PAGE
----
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How Teacher Training in Conflict Resolution and Peace Education Influences Attitudes, Interactions, and Relationships in Head Start Centers

Description:
As the 21st century begins, most programs in early care and education have not yet integrated peacebuilding strategies into their preschool settings, although conflict resolution programs are finding acceptance in schools. While a growing body of literature on social and emotional learning points to the advantages of early exposure, research-based models for the preschool educator are lacking. This study focused on the key role of the teacher in facilitating conflict resolution in Head Start. The study assessed changes in teachers' conflict knowledge, attitudes, and behaviors after a training intervention that exposed them to theory and practice of conflict resolution, violence prevention and peace education for young children. The study also measured the impact of training four- and five-year-old children in interpersonal problem solving based on the I Can Problem Solve (ICPS) model. The methods were mixed; a qualitative design addressed teachers' changes and a quasi-experimental test measured children's problem solving abilities. Six Head Start teachers participated in a 40-hour college course, received pre-post interviews, and completed a self-assessment of conflict style (Thomas-Kilmann Conflict Mode Inventory). The children in classrooms of the six experimental teachers were trained for approximately two months using the ICPS model. 37 experimental and 27 control group children were tested for problem solving ability using the Preschool Interpersonal Problem Solving Test (PIPS). Findings demonstrate an expanded understanding of conflict and improved use of conflict resolution strategies. Teachers reported an increased level of comfort with handling conflicts after the course. In addition, they reported changes in the way they involved themselves in children's conflicts. Instead of using directive strategies to resolve the issue for the children, after training they used more questioning strategies which centered on helping the children to think of ways to resolve the conflict. Results of the PIPS showed that children who were trained in conflict resolution could resolve interpersonal problems better than children who were not trained. In addition, trained children were better able to come up with non-forceful solutions to a peer conflict than were the control children. The study extends research on appropriate models for preschool conflict resolution and contributes to teacher development and peace education policy.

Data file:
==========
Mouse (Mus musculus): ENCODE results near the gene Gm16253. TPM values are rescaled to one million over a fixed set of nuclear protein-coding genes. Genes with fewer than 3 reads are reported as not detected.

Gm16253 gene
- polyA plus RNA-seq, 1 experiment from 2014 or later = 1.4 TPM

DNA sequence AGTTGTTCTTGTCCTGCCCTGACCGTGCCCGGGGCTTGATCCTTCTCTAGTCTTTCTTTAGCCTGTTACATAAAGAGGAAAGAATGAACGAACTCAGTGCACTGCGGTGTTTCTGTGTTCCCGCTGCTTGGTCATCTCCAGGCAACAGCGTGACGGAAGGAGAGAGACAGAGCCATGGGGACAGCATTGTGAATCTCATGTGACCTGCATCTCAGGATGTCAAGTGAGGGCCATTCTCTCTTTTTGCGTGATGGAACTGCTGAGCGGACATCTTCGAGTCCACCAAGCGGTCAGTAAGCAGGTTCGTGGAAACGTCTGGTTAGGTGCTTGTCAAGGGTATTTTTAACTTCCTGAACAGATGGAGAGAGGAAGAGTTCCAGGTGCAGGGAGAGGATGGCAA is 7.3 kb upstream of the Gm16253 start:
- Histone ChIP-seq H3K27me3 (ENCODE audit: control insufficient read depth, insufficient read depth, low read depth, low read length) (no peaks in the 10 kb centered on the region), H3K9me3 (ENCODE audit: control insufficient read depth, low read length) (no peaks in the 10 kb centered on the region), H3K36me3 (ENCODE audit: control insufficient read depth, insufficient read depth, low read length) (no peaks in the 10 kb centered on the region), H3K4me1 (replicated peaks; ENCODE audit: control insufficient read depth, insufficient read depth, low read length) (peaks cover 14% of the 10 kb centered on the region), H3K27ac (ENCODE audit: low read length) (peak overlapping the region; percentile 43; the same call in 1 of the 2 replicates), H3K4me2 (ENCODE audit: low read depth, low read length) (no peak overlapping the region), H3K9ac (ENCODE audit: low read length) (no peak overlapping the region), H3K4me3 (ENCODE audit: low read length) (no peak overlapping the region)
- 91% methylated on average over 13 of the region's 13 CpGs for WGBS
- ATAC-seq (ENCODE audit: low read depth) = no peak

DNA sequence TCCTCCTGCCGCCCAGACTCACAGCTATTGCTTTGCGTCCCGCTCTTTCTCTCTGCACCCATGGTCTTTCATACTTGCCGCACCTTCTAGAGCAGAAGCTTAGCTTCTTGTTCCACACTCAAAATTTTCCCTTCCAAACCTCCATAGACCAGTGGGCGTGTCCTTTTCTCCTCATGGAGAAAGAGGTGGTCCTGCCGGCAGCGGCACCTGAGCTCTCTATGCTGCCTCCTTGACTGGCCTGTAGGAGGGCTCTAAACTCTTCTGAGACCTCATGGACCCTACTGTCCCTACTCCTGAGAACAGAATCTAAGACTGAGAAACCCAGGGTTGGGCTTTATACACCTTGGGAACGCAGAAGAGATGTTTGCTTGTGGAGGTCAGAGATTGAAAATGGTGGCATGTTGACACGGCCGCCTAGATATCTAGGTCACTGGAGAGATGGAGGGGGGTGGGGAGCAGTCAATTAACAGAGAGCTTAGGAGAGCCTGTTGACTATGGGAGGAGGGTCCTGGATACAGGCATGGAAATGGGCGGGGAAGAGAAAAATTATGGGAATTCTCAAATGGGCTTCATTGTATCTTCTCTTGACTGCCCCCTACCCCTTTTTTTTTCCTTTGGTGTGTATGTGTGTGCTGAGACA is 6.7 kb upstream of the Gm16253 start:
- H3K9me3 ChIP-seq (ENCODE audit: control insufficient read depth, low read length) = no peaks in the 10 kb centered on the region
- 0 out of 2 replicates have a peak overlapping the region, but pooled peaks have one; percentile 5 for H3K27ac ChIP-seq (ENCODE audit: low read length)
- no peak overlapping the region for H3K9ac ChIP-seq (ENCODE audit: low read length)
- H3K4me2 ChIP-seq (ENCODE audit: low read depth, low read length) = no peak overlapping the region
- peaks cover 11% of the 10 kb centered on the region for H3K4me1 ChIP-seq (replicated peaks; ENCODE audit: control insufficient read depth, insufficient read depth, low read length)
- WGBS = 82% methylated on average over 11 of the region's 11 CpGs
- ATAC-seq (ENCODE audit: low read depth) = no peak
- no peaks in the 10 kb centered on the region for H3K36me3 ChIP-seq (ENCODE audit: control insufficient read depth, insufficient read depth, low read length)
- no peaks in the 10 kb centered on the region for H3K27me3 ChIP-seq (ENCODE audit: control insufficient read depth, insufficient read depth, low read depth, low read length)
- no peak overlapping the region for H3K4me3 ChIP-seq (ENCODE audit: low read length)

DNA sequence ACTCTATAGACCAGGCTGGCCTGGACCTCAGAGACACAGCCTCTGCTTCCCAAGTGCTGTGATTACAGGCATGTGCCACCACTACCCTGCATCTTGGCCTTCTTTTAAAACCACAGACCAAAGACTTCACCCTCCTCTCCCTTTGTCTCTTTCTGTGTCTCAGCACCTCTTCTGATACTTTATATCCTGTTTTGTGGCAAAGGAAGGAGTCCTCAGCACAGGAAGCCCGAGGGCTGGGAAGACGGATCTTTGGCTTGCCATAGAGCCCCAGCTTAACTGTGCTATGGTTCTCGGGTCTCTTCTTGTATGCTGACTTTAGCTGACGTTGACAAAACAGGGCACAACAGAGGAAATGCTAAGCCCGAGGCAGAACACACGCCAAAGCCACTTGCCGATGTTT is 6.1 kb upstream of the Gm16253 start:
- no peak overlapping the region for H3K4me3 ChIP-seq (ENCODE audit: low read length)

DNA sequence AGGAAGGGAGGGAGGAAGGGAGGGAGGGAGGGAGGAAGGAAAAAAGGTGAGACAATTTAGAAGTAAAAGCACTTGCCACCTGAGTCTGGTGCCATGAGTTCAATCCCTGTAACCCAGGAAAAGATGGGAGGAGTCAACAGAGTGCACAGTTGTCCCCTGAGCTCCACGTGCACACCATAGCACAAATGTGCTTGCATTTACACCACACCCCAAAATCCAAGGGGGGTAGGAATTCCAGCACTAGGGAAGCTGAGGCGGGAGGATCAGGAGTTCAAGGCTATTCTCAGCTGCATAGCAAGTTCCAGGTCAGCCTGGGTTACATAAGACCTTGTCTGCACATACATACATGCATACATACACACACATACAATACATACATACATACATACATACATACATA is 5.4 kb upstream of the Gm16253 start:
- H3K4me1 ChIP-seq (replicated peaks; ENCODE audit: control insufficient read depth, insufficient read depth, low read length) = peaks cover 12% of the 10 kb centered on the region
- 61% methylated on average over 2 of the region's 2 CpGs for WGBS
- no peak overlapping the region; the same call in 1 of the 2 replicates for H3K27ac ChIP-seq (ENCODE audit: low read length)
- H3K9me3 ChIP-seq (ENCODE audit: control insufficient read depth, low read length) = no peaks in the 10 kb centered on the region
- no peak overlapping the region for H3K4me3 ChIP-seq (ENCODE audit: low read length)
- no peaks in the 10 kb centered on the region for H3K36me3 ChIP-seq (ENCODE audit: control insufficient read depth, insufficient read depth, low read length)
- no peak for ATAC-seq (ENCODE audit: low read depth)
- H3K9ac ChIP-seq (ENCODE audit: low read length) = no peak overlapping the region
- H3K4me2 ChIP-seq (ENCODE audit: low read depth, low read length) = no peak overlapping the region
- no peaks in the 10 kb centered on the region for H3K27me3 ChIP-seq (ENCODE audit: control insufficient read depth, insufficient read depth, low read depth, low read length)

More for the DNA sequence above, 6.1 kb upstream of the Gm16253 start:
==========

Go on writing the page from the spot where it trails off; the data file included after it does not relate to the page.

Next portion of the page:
Resource Type:
Administration for Children and Families/OPRE Projects
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Related resources include summaries, versions, measures (instruments), or other resources in which the current document plays a part. Research products funded by the Office of Planning, Research, and Evaluation are related to their project records.

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